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    Cornering the market

    By Li Yingxue | China Daily | Updated: 2019-03-08 07:55
    Customers select desserts at the newly opened Hello Mart in Beijing. [Photo provided to China Daily]

    A Beijing food emporium is a relaxed retail space modeled along European lines that offers up a little bit of everything necessary for daily life, Li Yingxue reports.

    It seems that the world's most livable cities all have their own iconic markets-from London's Borough Market, Barcelona's Mercat de La Boqueria, to Melbourne's Queen Victoria Market. These places often reflect the true spirit of urban life with their down-to-earth hustle and bustle.

    Liu Xiangheng views a market as a kind of gift box: No matter what's inside, there's always something new and surprising. Liu has spent the past five years visiting hundreds of markets around the world, big and small, seeking inspiration before setting up one of his own in Beijing.

    And now he's done just that. Located in the capital's embassy area, 300 meters away from Liangmaqiao subway station, Liu's new market project, Hello Mart, is an artistically designed 7,000-square-meter indoor retail space offering a little bit of everything necessary for daily life.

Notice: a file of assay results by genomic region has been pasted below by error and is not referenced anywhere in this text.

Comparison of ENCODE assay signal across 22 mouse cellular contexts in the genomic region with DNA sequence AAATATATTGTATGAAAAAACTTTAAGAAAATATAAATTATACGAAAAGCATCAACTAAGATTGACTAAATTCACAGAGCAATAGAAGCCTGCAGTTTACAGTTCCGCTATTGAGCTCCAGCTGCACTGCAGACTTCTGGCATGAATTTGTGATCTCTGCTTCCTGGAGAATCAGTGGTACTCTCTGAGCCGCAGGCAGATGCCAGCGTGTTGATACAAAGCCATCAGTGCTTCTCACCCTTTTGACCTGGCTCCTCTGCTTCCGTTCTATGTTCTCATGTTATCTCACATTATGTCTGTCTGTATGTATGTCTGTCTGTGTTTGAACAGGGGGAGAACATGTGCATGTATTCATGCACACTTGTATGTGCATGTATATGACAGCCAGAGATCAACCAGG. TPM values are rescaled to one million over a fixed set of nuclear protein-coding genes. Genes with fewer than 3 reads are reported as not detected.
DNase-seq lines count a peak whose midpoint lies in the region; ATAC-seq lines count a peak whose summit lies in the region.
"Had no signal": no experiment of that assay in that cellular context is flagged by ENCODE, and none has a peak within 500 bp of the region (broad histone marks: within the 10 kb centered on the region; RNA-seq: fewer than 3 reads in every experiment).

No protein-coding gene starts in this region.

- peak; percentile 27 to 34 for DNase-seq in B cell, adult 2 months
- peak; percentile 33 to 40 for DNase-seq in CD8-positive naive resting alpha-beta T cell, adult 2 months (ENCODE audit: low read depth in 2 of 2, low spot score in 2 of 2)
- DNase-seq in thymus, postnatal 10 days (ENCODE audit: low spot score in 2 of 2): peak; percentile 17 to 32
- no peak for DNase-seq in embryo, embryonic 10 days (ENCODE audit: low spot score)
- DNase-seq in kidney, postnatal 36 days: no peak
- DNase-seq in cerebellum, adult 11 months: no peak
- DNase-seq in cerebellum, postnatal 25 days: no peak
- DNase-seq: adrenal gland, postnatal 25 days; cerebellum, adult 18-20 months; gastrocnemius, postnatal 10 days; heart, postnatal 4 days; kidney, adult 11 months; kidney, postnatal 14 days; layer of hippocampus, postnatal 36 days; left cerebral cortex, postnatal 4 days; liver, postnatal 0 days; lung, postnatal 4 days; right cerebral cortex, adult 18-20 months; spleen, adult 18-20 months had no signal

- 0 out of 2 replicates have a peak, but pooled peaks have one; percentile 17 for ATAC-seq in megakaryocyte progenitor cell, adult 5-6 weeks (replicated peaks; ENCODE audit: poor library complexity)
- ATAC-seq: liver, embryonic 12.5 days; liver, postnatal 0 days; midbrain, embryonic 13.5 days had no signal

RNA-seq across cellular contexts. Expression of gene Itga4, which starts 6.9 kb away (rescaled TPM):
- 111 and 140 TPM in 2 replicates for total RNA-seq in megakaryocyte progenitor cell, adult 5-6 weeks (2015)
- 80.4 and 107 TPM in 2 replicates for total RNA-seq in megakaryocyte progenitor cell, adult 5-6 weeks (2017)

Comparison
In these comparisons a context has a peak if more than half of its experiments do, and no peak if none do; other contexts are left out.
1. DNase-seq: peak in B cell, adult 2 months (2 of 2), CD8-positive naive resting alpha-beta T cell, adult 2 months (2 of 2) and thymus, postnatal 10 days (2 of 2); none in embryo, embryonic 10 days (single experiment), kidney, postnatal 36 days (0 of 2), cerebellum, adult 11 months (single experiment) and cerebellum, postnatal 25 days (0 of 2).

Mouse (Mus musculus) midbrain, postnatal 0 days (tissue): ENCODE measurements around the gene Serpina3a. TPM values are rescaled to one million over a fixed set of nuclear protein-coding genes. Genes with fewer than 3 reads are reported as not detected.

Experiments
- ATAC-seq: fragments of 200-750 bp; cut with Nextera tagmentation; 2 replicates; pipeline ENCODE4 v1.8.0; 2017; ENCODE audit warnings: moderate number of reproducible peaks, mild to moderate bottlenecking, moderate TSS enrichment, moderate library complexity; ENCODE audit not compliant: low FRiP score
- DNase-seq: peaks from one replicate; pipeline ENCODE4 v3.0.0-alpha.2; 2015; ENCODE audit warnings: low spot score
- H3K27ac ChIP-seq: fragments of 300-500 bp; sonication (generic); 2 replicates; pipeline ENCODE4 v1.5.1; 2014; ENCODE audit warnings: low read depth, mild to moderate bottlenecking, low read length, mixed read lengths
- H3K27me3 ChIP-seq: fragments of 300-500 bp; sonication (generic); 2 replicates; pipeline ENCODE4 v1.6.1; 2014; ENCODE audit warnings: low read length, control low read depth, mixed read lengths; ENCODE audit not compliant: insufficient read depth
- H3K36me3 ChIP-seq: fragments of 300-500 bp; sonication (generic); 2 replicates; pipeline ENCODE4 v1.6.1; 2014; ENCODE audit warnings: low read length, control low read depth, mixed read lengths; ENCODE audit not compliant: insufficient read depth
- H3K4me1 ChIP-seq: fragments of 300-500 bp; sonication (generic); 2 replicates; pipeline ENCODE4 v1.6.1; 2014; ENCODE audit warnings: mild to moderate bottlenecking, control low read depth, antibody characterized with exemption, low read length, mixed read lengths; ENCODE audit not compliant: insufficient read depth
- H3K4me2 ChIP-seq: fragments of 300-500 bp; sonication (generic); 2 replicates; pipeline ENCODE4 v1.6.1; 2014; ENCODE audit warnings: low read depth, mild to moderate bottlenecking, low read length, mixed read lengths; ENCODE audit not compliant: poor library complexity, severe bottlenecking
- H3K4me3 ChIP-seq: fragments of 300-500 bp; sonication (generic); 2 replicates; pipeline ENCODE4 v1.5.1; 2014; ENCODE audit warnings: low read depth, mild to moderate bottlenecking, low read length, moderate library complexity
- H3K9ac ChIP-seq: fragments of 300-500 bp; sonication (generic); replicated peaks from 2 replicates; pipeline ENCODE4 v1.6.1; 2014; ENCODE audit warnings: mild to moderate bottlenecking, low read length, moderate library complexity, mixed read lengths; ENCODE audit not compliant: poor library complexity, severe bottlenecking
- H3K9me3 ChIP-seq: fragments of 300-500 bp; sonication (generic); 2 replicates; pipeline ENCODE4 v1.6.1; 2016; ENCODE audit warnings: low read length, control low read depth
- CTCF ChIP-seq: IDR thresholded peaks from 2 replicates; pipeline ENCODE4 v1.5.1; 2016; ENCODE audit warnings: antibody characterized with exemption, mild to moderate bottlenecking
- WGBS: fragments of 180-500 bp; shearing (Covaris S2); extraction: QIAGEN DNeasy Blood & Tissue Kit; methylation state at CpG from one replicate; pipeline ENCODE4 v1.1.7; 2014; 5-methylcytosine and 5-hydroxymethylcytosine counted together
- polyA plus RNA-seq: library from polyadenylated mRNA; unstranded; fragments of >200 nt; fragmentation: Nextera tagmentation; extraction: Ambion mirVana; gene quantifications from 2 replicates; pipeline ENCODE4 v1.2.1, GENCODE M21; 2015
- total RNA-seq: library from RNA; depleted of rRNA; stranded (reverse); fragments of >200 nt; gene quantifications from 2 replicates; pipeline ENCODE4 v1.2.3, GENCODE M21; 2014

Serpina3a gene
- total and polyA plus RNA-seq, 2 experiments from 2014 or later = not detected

"The history of markets in China can be traced back to 3,000 years ago, where they were used to trade one commodity for another before currency was invented," says Liu.

    Five years ago, Liu visited a market called Eataly in Germany which impressed him with its rich mix of restaurants, food and beverage counters, bakeries, retail areas-and even a cookery school. What touched him most was how relaxing it felt to wander around the space.

    "The exact same model is not suitable for China, so I continued to explore more markets in Europe to find something ideal," Liu says. "My aim is to create a space where people can enjoy the slow pace of life with no pressure."

    England's Borough Market impressed Liu the most with its vast space and mix of performers, artists, antiques and delicious food, which takes at least a day to explore.

    Another spot that impressed Liu is Pike Place Market in Seattle, United States, home to the first Starbucks outlet in the world.

    "The process of wandering through a market makes me feel happy. I can communicate with different people and see their lives," says Liu. "I want people in Beijing to have the kind of place where they can take time to wander around aimlessly, and maybe select ingredients and watch the process of cooking.

    "Life is not just about work, the internet, eating and sleeping."

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